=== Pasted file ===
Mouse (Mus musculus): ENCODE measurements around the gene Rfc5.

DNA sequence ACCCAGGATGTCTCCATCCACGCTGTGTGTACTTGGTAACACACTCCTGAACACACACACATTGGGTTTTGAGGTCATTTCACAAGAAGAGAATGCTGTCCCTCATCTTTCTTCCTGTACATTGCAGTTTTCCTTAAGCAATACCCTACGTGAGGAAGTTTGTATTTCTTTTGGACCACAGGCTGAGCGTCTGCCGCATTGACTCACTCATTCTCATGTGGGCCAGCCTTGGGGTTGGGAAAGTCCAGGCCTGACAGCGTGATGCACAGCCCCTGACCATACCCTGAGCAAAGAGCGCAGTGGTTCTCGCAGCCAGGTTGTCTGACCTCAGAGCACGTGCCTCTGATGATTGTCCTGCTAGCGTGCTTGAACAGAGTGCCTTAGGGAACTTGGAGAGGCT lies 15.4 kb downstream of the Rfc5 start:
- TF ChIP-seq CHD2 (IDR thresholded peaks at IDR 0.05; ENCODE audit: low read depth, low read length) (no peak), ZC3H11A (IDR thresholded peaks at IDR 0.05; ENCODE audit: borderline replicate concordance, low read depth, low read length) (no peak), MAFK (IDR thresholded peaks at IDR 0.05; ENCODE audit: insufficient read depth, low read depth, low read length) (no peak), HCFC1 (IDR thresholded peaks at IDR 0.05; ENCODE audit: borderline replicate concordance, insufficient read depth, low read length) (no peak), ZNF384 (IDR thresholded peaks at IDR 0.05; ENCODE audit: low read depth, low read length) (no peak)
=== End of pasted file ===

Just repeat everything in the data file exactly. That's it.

Mouse (Mus musculus): ENCODE measurements around the gene Rfc5.

DNA sequence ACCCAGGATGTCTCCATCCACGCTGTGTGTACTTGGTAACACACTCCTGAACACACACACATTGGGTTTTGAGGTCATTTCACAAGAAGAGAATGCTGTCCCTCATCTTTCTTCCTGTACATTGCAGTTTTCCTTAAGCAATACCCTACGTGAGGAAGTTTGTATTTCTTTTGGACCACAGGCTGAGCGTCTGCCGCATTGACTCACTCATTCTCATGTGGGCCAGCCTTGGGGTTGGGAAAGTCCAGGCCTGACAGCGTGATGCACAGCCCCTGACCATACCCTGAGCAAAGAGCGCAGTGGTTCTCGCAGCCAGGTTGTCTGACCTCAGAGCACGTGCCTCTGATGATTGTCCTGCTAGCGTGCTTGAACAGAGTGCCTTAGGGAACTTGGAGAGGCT lies 15.4 kb downstream of the Rfc5 start:
- TF ChIP-seq CHD2 (IDR thresholded peaks at IDR 0.05; ENCODE audit: low read depth, low read length) (no peak), ZC3H11A (IDR thresholded peaks at IDR 0.05; ENCODE audit: borderline replicate concordance, low read depth, low read length) (no peak), MAFK (IDR thresholded peaks at IDR 0.05; ENCODE audit: insufficient read depth, low read depth, low read length) (no peak), HCFC1 (IDR thresholded peaks at IDR 0.05; ENCODE audit: borderline replicate concordance, insufficient read depth, low read length) (no peak), ZNF384 (IDR thresholded peaks at IDR 0.05; ENCODE audit: low read depth, low read length) (no peak)